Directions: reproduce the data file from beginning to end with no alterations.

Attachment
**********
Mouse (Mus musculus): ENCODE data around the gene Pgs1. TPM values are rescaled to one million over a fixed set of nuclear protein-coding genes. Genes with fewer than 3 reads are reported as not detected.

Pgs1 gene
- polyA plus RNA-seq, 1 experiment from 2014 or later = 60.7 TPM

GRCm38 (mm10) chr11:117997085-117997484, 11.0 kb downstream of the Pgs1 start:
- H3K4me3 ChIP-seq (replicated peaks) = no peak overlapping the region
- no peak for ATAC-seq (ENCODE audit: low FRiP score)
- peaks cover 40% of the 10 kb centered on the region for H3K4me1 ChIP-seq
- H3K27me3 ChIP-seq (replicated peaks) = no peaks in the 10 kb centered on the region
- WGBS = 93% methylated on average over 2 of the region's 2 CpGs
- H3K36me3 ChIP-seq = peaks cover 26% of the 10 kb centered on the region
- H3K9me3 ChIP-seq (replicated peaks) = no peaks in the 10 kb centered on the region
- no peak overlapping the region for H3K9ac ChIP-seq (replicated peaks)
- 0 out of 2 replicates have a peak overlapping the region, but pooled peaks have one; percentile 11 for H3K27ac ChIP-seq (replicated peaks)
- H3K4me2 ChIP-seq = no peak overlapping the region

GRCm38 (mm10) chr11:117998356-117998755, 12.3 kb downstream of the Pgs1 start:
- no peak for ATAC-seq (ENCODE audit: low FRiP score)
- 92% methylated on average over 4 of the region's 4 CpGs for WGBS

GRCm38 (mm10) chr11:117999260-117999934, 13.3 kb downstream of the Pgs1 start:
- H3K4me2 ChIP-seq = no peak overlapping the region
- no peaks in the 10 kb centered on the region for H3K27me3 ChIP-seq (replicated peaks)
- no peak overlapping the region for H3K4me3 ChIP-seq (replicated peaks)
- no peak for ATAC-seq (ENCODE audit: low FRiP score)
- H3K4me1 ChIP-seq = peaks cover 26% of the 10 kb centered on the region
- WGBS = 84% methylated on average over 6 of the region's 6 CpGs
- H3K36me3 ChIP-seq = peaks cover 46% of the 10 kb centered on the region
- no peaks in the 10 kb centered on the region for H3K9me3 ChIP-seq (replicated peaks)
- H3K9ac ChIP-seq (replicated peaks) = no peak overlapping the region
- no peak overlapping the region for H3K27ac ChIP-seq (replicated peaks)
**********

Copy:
Mouse (Mus musculus): ENCODE data around the gene Pgs1. TPM values are rescaled to one million over a fixed set of nuclear protein-coding genes. Genes with fewer than 3 reads are reported as not detected.

Pgs1 gene
- polyA plus RNA-seq, 1 experiment from 2014 or later = 60.7 TPM

GRCm38 (mm10) chr11:117997085-117997484, 11.0 kb downstream of the Pgs1 start:
- H3K4me3 ChIP-seq (replicated peaks) = no peak overlapping the region
- no peak for ATAC-seq (ENCODE audit: low FRiP score)
- peaks cover 40% of the 10 kb centered on the region for H3K4me1 ChIP-seq
- H3K27me3 ChIP-seq (replicated peaks) = no peaks in the 10 kb centered on the region
- WGBS = 93% methylated on average over 2 of the region's 2 CpGs
- H3K36me3 ChIP-seq = peaks cover 26% of the 10 kb centered on the region
- H3K9me3 ChIP-seq (replicated peaks) = no peaks in the 10 kb centered on the region
- no peak overlapping the region for H3K9ac ChIP-seq (replicated peaks)
- 0 out of 2 replicates have a peak overlapping the region, but pooled peaks have one; percentile 11 for H3K27ac ChIP-seq (replicated peaks)
- H3K4me2 ChIP-seq = no peak overlapping the region

GRCm38 (mm10) chr11:117998356-117998755, 12.3 kb downstream of the Pgs1 start:
- no peak for ATAC-seq (ENCODE audit: low FRiP score)
- 92% methylated on average over 4 of the region's 4 CpGs for WGBS

GRCm38 (mm10) chr11:117999260-117999934, 13.3 kb downstream of the Pgs1 start:
- H3K4me2 ChIP-seq = no peak overlapping the region
- no peaks in the 10 kb centered on the region for H3K27me3 ChIP-seq (replicated peaks)
- no peak overlapping the region for H3K4me3 ChIP-seq (replicated peaks)
- no peak for ATAC-seq (ENCODE audit: low FRiP score)
- H3K4me1 ChIP-seq = peaks cover 26% of the 10 kb centered on the region
- WGBS = 84% methylated on average over 6 of the region's 6 CpGs
- H3K36me3 ChIP-seq = peaks cover 46% of the 10 kb centered on the region
- no peaks in the 10 kb centered on the region for H3K9me3 ChIP-seq (replicated peaks)
- H3K9ac ChIP-seq (replicated peaks) = no peak overlapping the region
- no peak overlapping the region for H3K27ac ChIP-seq (replicated peaks)